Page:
Syria and the Sons of Kerbala: Critically comparing the Syrian policies of Hezbollah and the Sadrist Movement
It has often been assumed that the Iraqi Sadrist Movement is, to all intents and purposes, a replica of the Lebanese Hezbollah. This is a consequence of the assertion that the Sadrist Movement is following the so-called “Hezbollah model”. Notwithstanding that this model remains largely unexplored, the assertion is ostensibly based on the “guns and butter” strategy common to both parties, namely the provision of both social and security services where the state is weak or absent. It also alludes to a number of other shared traits and the widely noted genealogical and contemporary links.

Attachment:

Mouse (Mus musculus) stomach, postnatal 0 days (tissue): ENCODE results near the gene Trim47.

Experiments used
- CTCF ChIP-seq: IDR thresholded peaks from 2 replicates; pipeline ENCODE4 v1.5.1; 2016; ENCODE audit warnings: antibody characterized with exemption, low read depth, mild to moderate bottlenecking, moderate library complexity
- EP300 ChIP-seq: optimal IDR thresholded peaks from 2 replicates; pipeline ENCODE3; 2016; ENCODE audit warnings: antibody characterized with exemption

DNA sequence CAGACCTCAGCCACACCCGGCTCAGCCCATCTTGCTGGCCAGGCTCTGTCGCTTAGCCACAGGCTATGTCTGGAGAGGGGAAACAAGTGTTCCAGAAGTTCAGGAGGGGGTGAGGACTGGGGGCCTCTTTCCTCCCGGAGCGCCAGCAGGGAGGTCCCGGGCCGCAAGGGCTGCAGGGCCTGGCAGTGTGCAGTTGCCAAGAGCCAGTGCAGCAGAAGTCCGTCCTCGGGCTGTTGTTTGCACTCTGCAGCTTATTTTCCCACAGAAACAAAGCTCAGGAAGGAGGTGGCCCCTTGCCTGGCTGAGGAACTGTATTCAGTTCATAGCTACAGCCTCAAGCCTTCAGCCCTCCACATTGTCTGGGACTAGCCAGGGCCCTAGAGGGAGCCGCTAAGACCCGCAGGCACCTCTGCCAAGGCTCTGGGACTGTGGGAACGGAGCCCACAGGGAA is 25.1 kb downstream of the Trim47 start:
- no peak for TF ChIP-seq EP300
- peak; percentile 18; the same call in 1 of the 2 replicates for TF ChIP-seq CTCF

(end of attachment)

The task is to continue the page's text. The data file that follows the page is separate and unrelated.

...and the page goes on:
However, with the advent of the Syrian Civil War, the weaknesses in this position have been revealed. A striking divergence can be seen between the policies of these two groups towards the conflict; whilst Hezbollah has thrown its full weight behind Assad's regime, the Sadrist Movement has been openly critical of Hezbollah and other militias for such interference and has sought to maintain a largely isolationist position.
Focusing particularly on the Syrian case study, this paper unpacks the analogy drawn between the Lebanese Hezbollah and the Iraqi Sadrist Movement and highlights its weaknesses. It advances the argument that there are a number of compelling reasons to be critical of the assertion that the Sadrist Movement is following the “Hezbollah model”, not least the striking differences in political ideology and identity.